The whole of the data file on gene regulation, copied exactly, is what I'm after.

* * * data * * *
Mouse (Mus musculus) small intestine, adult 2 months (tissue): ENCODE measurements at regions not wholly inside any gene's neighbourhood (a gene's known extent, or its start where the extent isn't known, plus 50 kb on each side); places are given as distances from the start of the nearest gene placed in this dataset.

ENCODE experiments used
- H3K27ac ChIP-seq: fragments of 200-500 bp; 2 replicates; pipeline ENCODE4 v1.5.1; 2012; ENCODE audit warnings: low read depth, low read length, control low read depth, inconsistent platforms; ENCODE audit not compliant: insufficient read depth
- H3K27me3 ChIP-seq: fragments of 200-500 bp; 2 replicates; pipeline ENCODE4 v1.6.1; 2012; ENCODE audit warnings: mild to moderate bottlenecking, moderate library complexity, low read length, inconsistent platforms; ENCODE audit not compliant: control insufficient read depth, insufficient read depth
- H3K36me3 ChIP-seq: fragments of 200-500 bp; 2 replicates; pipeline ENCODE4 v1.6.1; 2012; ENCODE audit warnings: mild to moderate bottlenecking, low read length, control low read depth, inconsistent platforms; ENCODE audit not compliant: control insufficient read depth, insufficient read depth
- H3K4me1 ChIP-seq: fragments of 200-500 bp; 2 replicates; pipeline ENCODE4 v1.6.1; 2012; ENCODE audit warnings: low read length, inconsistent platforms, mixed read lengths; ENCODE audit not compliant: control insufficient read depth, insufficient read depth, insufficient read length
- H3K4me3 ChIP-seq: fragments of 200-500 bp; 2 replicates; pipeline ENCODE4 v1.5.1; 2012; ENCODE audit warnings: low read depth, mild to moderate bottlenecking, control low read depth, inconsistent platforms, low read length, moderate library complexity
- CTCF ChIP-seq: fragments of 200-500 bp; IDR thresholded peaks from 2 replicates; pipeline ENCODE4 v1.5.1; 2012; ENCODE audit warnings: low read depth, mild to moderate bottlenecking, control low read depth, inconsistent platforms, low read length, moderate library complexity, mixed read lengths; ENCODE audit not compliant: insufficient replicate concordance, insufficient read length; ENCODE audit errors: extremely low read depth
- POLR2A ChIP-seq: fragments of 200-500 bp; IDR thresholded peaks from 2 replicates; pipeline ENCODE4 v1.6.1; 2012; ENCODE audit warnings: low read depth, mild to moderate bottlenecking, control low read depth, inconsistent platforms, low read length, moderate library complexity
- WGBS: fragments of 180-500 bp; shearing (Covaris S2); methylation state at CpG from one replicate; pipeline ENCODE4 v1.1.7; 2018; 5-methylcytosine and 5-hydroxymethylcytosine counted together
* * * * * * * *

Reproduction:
Mouse (Mus musculus) small intestine, adult 2 months (tissue): ENCODE measurements at regions not wholly inside any gene's neighbourhood (a gene's known extent, or its start where the extent isn't known, plus 50 kb on each side); places are given as distances from the start of the nearest gene placed in this dataset.

ENCODE experiments used
- H3K27ac ChIP-seq: fragments of 200-500 bp; 2 replicates; pipeline ENCODE4 v1.5.1; 2012; ENCODE audit warnings: low read depth, low read length, control low read depth, inconsistent platforms; ENCODE audit not compliant: insufficient read depth
- H3K27me3 ChIP-seq: fragments of 200-500 bp; 2 replicates; pipeline ENCODE4 v1.6.1; 2012; ENCODE audit warnings: mild to moderate bottlenecking, moderate library complexity, low read length, inconsistent platforms; ENCODE audit not compliant: control insufficient read depth, insufficient read depth
- H3K36me3 ChIP-seq: fragments of 200-500 bp; 2 replicates; pipeline ENCODE4 v1.6.1; 2012; ENCODE audit warnings: mild to moderate bottlenecking, low read length, control low read depth, inconsistent platforms; ENCODE audit not compliant: control insufficient read depth, insufficient read depth
- H3K4me1 ChIP-seq: fragments of 200-500 bp; 2 replicates; pipeline ENCODE4 v1.6.1; 2012; ENCODE audit warnings: low read length, inconsistent platforms, mixed read lengths; ENCODE audit not compliant: control insufficient read depth, insufficient read depth, insufficient read length
- H3K4me3 ChIP-seq: fragments of 200-500 bp; 2 replicates; pipeline ENCODE4 v1.5.1; 2012; ENCODE audit warnings: low read depth, mild to moderate bottlenecking, control low read depth, inconsistent platforms, low read length, moderate library complexity
- CTCF ChIP-seq: fragments of 200-500 bp; IDR thresholded peaks from 2 replicates; pipeline ENCODE4 v1.5.1; 2012; ENCODE audit warnings: low read depth, mild to moderate bottlenecking, control low read depth, inconsistent platforms, low read length, moderate library complexity, mixed read lengths; ENCODE audit not compliant: insufficient replicate concordance, insufficient read length; ENCODE audit errors: extremely low read depth
- POLR2A ChIP-seq: fragments of 200-500 bp; IDR thresholded peaks from 2 replicates; pipeline ENCODE4 v1.6.1; 2012; ENCODE audit warnings: low read depth, mild to moderate bottlenecking, control low read depth, inconsistent platforms, low read length, moderate library complexity
- WGBS: fragments of 180-500 bp; shearing (Covaris S2); methylation state at CpG from one replicate; pipeline ENCODE4 v1.1.7; 2018; 5-methylcytosine and 5-hydroxymethylcytosine counted together